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Scientific Investigations Report 2010–5216

Prepared in cooperation with Monroe County Department of Health

Water Resources of Monroe County, New York, Water Years 2003–08: Streamflow, Constituent Loads, and Trends in Water Quality

By Brett A. Hayhurst, William F. Coon, and David A.V. Eckhardt


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This report, the sixth in a series published since 1994, presents analyses of hydrologic data in Monroe County for the period October 2002 through September 2008. Streamflows and water quality were monitored at nine sites by the Monroe County Department of Health and the U.S. Geological Survey. Streamflow yields (flow per unit area) were highest in Northrup Creek, which had sustained flows from year-round inflow from the village of Spencerport wastewater-treatment plant and seasonal releases from the New York State Erie (Barge) Canal. Genesee River streamflow yields also were high, at least in part, as a result of higher rainfall and lower evapotranspiration rates in the upper part of the Genesee River Basin than in the other study basins. The lowest streamflow yields were measured in Honeoye Creek, which reflected a decrease in flows due to the withdrawals from Hemlock and Canadice Lakes for the city of Rochester water supply.

Water samples collected at nine monitoring sites were analyzed for nutrients, chloride, sulfate, and total suspended solids. The loads of constituents, which were computed from the concentration data and the daily flows recorded at each of the monitoring sites, are estimates of the mass of the constituents that was transported in the streamflow. Annual yields (loads per unit area) also were computed to assess differences in constituent transport among the study basins. All urban sites—Allen Creek and the two downstream sites on Irondequoit Creek—had seasonally high concentrations and annual yields of chloride. Chloride loads are attributed to the application of road-deicing salts to the county’s roadways and are related to population and road densities. The less-urbanized sites in the study—Genesee River, Honeoye Creek, and Oatka Creek—had relatively low concentrations and yields of chloride. The highest concentrations and yields of sulfate were measured in Black Creek, Oatka Creek, and Irondequoit Creek at Railroad Mills and are attributable to dissolution of sulfate from gypsum (calcium sulfate) deposits in Silurian shale bedrock that crops out upstream from these monitoring sites.

Northrup Creek had the highest concentrations of phosphorus, orthophosphate, and nitrogen, and high yields of nitrate plus nitrite nitrogen and ammonia plus organic nitrogen. These results are attributed to discharges from the Spencerport wastewater-treatment plant (which ceased operation in June 2008), diversions from the New York State Erie (Barge) Canal, and manure and fertilizers applied to agricultural fields. Concentrations and yields of nitrate plus nitrite nitrogen also were high in Oatka Creek and Black Creek; basins with substantial agricultural land uses. Allen Creek had the second highest yield of ammonia plus organic nitrogen. Honeoye Creek, which drains a relatively undeveloped basin, had the lowest yields of nitrogen constituents. The second highest median concentrations and highest sample concentrations of phosphorus and orthophosphate, as well as the highest phosphorus yields, were measured in the Genesee River.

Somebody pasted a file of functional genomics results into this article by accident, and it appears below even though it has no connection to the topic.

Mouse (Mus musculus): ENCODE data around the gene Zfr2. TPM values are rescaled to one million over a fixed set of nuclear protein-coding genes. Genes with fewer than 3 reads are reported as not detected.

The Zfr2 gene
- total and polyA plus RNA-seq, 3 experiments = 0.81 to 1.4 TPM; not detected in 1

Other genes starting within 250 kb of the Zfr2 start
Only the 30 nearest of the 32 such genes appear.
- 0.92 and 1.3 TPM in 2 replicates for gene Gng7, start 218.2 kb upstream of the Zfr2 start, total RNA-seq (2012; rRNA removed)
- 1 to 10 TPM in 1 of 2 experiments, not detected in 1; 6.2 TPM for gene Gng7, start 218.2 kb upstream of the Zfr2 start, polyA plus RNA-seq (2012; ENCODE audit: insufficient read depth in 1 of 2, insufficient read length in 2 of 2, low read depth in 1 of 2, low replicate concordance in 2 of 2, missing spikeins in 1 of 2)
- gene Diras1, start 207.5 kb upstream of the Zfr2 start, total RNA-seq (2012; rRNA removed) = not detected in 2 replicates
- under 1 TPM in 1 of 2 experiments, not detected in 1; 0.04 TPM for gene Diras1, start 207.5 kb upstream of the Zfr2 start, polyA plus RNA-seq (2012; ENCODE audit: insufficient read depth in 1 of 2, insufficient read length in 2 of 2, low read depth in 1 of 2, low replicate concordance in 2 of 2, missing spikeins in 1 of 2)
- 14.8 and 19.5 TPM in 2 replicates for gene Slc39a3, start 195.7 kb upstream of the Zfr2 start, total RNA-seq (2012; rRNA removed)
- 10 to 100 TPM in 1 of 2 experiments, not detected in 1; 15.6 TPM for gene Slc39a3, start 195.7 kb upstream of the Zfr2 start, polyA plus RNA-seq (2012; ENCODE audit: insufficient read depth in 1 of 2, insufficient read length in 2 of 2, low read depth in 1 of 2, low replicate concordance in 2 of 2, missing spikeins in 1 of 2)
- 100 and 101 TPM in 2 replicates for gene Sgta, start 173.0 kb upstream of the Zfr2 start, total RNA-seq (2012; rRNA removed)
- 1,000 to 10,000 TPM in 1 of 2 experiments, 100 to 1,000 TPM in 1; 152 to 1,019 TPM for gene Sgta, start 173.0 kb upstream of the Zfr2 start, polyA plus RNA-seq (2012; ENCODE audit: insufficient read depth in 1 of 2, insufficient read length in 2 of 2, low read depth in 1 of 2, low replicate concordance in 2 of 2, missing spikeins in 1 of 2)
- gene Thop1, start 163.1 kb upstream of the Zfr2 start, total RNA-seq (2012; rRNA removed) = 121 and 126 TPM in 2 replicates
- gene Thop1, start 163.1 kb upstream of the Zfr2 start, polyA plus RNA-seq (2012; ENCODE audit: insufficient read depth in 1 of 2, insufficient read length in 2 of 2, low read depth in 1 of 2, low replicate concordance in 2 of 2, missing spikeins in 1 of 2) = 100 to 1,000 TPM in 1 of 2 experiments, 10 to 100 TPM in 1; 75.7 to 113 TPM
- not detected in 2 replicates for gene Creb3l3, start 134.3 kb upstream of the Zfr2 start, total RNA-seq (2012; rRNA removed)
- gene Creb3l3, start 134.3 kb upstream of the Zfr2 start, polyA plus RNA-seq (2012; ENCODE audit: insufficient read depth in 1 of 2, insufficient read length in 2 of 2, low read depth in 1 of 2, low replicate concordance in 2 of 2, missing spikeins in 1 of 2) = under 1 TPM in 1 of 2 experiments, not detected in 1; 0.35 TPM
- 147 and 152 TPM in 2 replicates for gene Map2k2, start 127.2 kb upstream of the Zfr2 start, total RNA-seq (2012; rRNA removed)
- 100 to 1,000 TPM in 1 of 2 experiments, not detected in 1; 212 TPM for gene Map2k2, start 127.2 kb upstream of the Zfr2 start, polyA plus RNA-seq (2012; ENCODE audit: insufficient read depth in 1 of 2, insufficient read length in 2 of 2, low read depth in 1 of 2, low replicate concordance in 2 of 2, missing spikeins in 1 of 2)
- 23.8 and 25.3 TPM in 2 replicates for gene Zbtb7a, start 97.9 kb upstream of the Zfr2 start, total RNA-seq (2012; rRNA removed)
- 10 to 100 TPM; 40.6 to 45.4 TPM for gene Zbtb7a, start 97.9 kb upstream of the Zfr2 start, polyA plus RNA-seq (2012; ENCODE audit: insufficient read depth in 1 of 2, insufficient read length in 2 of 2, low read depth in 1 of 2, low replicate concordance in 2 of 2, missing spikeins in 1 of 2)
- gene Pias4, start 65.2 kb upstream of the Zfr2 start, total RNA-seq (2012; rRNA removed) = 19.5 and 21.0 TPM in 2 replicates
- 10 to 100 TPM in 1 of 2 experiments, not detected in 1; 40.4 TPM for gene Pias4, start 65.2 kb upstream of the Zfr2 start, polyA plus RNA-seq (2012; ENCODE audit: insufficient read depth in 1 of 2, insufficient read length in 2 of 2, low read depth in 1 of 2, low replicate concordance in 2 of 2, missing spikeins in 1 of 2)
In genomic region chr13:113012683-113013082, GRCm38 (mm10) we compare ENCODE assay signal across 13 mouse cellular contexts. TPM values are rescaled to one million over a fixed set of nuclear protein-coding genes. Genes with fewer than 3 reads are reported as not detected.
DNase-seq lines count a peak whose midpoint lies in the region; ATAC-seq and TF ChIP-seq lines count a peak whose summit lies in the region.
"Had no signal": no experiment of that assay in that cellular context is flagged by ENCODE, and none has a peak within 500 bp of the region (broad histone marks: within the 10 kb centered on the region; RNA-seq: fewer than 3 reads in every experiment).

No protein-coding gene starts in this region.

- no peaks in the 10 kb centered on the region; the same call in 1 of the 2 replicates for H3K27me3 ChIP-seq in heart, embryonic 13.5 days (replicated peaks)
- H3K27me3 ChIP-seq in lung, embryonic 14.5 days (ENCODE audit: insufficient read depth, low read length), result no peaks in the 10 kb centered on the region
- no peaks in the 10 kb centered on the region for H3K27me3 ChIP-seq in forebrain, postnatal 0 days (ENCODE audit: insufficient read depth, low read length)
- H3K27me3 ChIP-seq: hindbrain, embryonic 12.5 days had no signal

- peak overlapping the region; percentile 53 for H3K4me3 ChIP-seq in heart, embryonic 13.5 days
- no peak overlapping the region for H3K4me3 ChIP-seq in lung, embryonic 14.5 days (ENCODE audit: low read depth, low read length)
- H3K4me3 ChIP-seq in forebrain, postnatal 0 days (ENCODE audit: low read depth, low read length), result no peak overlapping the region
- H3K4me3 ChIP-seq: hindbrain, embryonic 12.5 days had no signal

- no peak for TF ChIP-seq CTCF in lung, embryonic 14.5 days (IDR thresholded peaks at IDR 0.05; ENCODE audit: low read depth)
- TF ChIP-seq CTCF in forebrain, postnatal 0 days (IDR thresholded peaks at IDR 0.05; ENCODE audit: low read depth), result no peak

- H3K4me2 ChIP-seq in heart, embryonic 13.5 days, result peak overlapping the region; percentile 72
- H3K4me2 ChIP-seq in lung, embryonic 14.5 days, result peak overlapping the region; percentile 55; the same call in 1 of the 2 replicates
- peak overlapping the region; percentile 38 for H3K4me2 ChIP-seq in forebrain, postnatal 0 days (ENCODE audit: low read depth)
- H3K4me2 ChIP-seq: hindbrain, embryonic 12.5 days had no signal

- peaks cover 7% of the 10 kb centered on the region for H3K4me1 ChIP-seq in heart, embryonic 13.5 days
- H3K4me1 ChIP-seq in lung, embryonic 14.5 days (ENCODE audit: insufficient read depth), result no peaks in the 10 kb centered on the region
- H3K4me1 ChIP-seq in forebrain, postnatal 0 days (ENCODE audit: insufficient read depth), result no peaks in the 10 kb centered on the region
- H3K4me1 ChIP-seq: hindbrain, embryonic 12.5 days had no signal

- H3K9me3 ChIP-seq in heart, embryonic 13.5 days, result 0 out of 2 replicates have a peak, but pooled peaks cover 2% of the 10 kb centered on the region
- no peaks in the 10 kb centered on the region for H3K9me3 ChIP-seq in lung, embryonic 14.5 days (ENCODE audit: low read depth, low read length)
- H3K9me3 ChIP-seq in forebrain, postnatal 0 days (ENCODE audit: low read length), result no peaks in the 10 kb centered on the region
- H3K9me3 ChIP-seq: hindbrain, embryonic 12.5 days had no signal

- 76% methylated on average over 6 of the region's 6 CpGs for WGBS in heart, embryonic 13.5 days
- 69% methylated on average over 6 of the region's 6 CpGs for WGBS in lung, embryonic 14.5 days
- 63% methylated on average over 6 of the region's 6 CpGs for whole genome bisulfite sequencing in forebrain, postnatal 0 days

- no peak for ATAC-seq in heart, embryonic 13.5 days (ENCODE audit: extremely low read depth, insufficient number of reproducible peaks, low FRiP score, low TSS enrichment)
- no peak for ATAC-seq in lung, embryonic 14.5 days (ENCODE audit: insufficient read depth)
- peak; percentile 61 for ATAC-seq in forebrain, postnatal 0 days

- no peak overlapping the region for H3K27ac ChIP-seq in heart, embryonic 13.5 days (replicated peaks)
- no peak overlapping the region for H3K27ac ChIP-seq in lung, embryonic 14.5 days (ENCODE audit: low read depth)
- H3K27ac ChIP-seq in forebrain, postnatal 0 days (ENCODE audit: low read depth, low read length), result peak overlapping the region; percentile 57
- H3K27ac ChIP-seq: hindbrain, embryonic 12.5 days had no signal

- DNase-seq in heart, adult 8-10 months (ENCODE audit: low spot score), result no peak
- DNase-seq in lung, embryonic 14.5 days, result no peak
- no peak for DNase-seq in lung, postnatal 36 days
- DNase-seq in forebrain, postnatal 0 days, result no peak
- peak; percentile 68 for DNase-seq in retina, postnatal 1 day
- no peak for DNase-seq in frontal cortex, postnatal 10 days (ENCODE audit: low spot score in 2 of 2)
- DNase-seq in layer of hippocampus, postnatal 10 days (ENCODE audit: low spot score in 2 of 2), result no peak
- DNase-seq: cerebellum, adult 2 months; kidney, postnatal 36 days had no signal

A comparison of the yields computed for the two downstream sites on Irondequoit Creek—above Blossom Road and at Empire Boulevard—permitted an assessment of the mitigative effects of the Ellison Park wetland on constituent loads, which would otherwise be transported to Irondequoit Bay. These effects also include those provided by a flow-control structure (installed mid-way through the wetland during February 1997), which was designed to increase the dispersal and short-term detention of stormflows in the wetland. The wetland decreased yields of particulate constituents—phosphorus and ammonia plus organic nitrogen—but had little effect on the yields of dissolved constituents—chloride, sulfate, and nitrate plus nitrite nitrogen.

Trends in flow-adjusted concentrations were identified at all sites for most of the nutrient constituents that were evaluated. All of the linear time trends that were detected in the data indicated that nutrient concentrations monotonically decreased during the 6-year study period, except for phosphorus concentrations in the Genesee River, which increased. Seasonal trends also were identified at all sites for nearly every constituent that was evaluated.

First posted December 7, 2010

For additional information contact:
U.S. Geological Survey
New York Water Science Center
425 Jordan Road
Troy, NY 12180

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Suggested citation:

Hayhurst, B.A., Coon, W.F., and Eckhardt, D.A., 2010, Water resources of Monroe County, New York, water years 2003–08: Streamflow, constituent loads, and trends in water quality: U.S. Geological Survey Scientific Investigations Report 2010–5216, 34 p., also available at




Purpose and Scope

Related Studies

Study Area


Land Use and Land Cover


Selected Waterways

Water-Resources Data Collection and Processing

Stage and Streamflow

Water Temperature

Chemical Constituents

Mean Streamflow Associated with Water-Quality Samples

Water-Resources Data Analyses


Water Quality

Water Temperature

Chemical Constituents

Nutrients and Total Suspended Solids

Chloride and Sulfate

Constituent Loads

Temporal Trends


References Cited

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